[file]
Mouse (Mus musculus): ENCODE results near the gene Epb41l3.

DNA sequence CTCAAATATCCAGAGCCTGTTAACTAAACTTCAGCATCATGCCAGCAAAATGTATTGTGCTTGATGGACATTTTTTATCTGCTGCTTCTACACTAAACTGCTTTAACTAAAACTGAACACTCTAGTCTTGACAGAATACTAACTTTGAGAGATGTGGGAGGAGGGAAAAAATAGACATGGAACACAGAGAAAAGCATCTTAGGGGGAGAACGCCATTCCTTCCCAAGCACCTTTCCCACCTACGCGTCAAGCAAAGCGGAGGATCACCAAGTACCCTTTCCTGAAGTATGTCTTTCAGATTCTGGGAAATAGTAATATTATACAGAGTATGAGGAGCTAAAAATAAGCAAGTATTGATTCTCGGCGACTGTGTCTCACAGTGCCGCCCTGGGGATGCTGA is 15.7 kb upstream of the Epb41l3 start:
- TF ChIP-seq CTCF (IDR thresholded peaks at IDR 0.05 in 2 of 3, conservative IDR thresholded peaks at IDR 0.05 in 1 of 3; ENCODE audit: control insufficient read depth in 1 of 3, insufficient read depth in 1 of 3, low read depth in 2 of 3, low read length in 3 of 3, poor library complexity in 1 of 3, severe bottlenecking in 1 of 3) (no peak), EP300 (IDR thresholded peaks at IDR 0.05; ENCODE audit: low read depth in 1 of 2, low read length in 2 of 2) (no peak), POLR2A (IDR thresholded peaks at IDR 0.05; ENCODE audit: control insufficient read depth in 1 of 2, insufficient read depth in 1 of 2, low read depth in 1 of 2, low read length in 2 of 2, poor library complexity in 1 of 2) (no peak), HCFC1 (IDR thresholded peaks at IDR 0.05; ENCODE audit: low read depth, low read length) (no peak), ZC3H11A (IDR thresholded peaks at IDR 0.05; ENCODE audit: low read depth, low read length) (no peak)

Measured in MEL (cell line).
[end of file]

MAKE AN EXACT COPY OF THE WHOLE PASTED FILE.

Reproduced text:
Mouse (Mus musculus): ENCODE results near the gene Epb41l3.

DNA sequence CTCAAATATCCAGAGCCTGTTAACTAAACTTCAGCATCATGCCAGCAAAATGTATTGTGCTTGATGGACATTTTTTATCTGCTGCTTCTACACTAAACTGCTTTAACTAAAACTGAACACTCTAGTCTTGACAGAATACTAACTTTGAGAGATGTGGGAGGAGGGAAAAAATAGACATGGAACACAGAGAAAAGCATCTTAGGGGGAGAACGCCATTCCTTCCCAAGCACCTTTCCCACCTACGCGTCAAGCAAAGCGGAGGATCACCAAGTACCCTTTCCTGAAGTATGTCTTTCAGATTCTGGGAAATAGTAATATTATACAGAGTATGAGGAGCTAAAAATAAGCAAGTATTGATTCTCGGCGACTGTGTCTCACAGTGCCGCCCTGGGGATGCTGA is 15.7 kb upstream of the Epb41l3 start:
- TF ChIP-seq CTCF (IDR thresholded peaks at IDR 0.05 in 2 of 3, conservative IDR thresholded peaks at IDR 0.05 in 1 of 3; ENCODE audit: control insufficient read depth in 1 of 3, insufficient read depth in 1 of 3, low read depth in 2 of 3, low read length in 3 of 3, poor library complexity in 1 of 3, severe bottlenecking in 1 of 3) (no peak), EP300 (IDR thresholded peaks at IDR 0.05; ENCODE audit: low read depth in 1 of 2, low read length in 2 of 2) (no peak), POLR2A (IDR thresholded peaks at IDR 0.05; ENCODE audit: control insufficient read depth in 1 of 2, insufficient read depth in 1 of 2, low read depth in 1 of 2, low read length in 2 of 2, poor library complexity in 1 of 2) (no peak), HCFC1 (IDR thresholded peaks at IDR 0.05; ENCODE audit: low read depth, low read length) (no peak), ZC3H11A (IDR thresholded peaks at IDR 0.05; ENCODE audit: low read depth, low read length) (no peak)

Measured in MEL (cell line).